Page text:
I recently returned from a very fulfilling weekend at another congregation. The two congregational weekends this month both included a series of discussions that touched on the very real issue of caregiving. When asked, an overwhelming majority of people responded that they are now, or have been in the last 5 years, caregivers. They knew first hand the stresses and strains–both physical, mental and spiritual–that this new life stage entails. Indeed, when we discuss this issue, we maintain that elder care issues are now replacing child care issues as the number one financial concern for many families–especially Boomers.
As we have written in this space before, this issue, and the debates over “repeal and replace” of the ACA. will form a major social justice concern for us and our families over the foreseeable future. Dr. David Khullar, in a recent piece entitled “Ways to Lighten the Toll of Taking Care of Ailing Relatives” (New York Times. January 24, 2017. p.A-3) noted a recent study by the National Academies of Science, Engineering and Medicine, which said that the current reliance on family caregivers may be “unsustainable”. We have seen this reported in a variety of places. “While the demand for caregivers is growing because of longer life expectancies and more complex medical care, the supply is shrinking, as a result of declining marriage rates, smaller family sizes and greater geographic separation. In 2015, there were seven potential family caregivers for every person over 80. By 2030, this ratio is expected to be 4 to 1 and by 2050 there will be fewer than three potential caregivers for every older American”.
We need to become educated in local resources that may be available. We constantly suggest to congregations that they have an annual Caregiving education forum that walks people through he Jewish sources and highlights local resources. Likewise, there is a gradual rise in legislation that looks at this issue. “More than 30 states have passed versions of the Caregiver Advise, Record, Enable (CARE) Act” This act “requires hospitals to identify family caregivers, inform them when patients are being discharged, and provide them with basic education ont he tasks they’ll be expected to perform.” It may be a good idea to check and see if your state has such an act (or location if you are outside of USA).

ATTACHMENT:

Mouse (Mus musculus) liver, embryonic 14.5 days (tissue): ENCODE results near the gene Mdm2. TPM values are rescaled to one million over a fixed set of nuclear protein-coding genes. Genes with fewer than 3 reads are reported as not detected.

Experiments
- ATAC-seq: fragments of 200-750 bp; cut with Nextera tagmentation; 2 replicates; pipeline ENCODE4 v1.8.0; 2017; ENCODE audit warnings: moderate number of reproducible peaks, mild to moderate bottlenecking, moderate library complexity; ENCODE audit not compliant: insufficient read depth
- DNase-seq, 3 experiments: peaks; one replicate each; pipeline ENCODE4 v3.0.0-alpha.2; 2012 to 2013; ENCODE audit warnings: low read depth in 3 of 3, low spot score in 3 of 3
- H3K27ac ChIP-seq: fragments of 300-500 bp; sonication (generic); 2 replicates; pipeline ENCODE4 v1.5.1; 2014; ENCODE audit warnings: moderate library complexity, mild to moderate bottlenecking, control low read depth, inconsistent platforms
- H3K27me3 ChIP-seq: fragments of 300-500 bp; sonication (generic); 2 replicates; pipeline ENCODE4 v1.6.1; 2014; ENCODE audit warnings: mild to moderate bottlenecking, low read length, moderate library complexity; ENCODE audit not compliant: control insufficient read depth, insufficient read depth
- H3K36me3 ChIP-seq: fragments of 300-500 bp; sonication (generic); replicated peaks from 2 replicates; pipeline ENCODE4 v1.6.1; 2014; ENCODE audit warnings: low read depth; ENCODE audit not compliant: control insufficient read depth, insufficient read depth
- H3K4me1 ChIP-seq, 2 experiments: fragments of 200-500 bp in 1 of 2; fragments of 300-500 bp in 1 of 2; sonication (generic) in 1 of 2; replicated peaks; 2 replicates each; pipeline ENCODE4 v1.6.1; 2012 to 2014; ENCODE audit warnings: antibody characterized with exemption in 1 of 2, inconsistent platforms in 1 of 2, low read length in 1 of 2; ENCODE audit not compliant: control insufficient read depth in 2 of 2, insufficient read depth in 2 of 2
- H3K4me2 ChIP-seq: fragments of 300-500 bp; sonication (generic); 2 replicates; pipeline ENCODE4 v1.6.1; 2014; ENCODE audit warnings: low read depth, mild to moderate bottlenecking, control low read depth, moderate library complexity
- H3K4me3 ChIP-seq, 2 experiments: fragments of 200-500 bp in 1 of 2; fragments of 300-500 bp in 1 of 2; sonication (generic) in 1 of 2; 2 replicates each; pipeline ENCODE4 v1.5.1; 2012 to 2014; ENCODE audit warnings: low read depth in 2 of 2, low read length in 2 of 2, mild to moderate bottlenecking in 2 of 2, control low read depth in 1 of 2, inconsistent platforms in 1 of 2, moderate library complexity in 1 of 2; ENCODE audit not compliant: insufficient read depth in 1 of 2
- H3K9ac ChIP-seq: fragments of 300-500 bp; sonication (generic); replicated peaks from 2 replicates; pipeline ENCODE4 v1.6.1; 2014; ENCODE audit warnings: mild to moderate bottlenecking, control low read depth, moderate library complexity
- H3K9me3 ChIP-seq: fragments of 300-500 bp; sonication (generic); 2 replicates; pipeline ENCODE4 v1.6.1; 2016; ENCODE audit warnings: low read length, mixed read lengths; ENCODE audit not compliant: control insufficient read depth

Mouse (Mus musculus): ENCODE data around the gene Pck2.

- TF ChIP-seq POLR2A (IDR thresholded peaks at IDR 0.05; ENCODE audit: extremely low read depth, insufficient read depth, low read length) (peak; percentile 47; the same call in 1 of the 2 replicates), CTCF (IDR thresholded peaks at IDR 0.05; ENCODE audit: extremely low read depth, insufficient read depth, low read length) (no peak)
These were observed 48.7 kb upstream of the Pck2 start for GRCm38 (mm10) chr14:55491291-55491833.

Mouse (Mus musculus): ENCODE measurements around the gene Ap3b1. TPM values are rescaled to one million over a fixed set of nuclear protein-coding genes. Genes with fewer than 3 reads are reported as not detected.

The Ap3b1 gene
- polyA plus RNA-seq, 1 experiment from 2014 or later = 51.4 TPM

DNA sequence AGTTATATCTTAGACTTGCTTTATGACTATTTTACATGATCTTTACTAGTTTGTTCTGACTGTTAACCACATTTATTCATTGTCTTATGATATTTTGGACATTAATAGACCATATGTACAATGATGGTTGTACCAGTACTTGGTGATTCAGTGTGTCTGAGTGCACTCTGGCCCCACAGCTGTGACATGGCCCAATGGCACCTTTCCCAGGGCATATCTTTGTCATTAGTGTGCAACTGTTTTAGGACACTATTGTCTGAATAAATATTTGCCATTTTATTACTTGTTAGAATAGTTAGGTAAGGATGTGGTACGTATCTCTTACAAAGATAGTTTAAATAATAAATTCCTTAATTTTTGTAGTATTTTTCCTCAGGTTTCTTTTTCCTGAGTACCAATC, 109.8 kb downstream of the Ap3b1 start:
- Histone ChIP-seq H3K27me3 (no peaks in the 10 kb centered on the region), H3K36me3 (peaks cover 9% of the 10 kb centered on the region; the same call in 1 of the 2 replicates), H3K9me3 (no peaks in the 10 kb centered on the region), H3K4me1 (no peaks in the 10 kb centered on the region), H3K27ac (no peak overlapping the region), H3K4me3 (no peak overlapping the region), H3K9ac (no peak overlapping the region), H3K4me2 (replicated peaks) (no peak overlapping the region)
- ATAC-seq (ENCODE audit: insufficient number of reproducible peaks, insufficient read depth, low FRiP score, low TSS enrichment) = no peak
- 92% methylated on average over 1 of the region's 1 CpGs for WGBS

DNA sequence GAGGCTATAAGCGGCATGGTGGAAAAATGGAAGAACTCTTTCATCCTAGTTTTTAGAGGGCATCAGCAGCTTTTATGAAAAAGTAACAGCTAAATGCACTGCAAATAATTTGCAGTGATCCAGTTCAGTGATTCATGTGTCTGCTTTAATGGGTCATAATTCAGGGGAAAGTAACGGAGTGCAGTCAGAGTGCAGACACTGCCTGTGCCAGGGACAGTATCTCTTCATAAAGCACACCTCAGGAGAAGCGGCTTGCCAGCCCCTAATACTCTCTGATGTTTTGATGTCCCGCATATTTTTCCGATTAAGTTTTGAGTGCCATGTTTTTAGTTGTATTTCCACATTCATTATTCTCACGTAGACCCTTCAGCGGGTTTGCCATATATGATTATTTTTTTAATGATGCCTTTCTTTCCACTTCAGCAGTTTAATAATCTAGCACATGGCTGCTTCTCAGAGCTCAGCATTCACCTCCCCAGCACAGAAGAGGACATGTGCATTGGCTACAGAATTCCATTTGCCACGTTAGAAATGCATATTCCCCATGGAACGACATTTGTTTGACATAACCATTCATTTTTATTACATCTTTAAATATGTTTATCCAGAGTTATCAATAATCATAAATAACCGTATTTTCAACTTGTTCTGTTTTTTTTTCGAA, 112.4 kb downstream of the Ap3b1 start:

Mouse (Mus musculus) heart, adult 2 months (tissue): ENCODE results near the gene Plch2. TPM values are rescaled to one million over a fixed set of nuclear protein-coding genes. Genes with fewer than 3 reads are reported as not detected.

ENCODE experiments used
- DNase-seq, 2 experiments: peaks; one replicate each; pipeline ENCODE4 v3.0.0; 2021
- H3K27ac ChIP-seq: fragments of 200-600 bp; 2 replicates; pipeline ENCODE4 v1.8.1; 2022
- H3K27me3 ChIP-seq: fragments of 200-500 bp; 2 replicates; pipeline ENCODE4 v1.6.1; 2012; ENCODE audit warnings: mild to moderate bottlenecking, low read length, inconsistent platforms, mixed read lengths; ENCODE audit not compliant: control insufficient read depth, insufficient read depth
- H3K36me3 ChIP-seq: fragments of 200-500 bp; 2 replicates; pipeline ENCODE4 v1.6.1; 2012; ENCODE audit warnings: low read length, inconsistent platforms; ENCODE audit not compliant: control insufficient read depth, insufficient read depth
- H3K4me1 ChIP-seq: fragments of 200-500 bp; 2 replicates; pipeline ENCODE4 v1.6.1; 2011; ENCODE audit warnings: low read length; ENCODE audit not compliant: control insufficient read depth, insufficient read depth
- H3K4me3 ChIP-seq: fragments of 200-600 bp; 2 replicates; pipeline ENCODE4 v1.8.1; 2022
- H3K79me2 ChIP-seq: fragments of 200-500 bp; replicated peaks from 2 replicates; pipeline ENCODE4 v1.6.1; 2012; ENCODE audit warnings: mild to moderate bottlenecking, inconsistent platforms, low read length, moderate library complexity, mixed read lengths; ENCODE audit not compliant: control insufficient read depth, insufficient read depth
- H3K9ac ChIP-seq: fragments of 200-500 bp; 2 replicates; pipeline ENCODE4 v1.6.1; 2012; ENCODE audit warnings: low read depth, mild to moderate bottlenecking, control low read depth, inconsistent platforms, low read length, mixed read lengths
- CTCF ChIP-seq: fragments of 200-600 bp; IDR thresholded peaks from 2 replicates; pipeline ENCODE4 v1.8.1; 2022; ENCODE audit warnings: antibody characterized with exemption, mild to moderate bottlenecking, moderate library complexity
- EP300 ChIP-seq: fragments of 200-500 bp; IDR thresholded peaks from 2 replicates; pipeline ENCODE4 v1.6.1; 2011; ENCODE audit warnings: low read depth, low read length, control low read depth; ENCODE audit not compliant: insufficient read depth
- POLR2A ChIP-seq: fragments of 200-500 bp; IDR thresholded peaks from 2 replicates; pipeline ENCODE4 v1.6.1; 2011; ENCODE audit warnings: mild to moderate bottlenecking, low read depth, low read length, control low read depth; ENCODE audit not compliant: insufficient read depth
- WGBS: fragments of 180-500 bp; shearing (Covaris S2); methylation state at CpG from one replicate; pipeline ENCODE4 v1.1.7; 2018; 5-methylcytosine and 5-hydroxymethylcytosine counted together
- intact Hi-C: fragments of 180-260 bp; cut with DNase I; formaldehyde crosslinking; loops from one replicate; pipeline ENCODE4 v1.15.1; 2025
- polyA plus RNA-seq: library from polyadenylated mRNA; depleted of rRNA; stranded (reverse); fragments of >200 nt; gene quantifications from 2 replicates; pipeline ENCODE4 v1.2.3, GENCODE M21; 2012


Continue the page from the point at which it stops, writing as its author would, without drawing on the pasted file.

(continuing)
The implication for funding from government sources is now up for grabs as Congress will debate the ACA. We need to be vigilant as to the implications of what replaces the existing law. There seems to be the potential that those who are most vulnerable may suffer. A very interesting and informative chart detailing recent proposals from the administration on “repeal and replace” was recently printed in a New York Times piece. “Keep or Replace Obamacare? It Might Be Up to the States”. by Haeyoun Park (New York Times. January 25, 2017. page. A-14). The piece walks us through three options now being discussed. Again, this will be THE social justice issue for our generation. Stay tuned!
Rabbi Richard F Address
Rabbi Richard F. Address, D.Min, is the Founder and Director of www.jewishsacredaging.com. Rabbi Address served for over three decades on staff of the Union for Reform Judaism; first as a Regional Director and then, beginning in 1997, as Founder and Director of the URJ’s Department of Jewish Family Concerns and served as a specialist and consultant for the North American Reform Movement in the areas of family related programming. Rabbi Address was ordained from Hebrew Union College-Jewish Institute of Religion in 1972 and began his rabbinic career in Los Angeles congregations. He also served as a part time rabbi for Beth Hillel in Carmel, NJ while regional director and, after his URJ tenure, served as senior rabbi of Congregation M’kor Shalom in Cherry Hill, NJ from 2011-2014.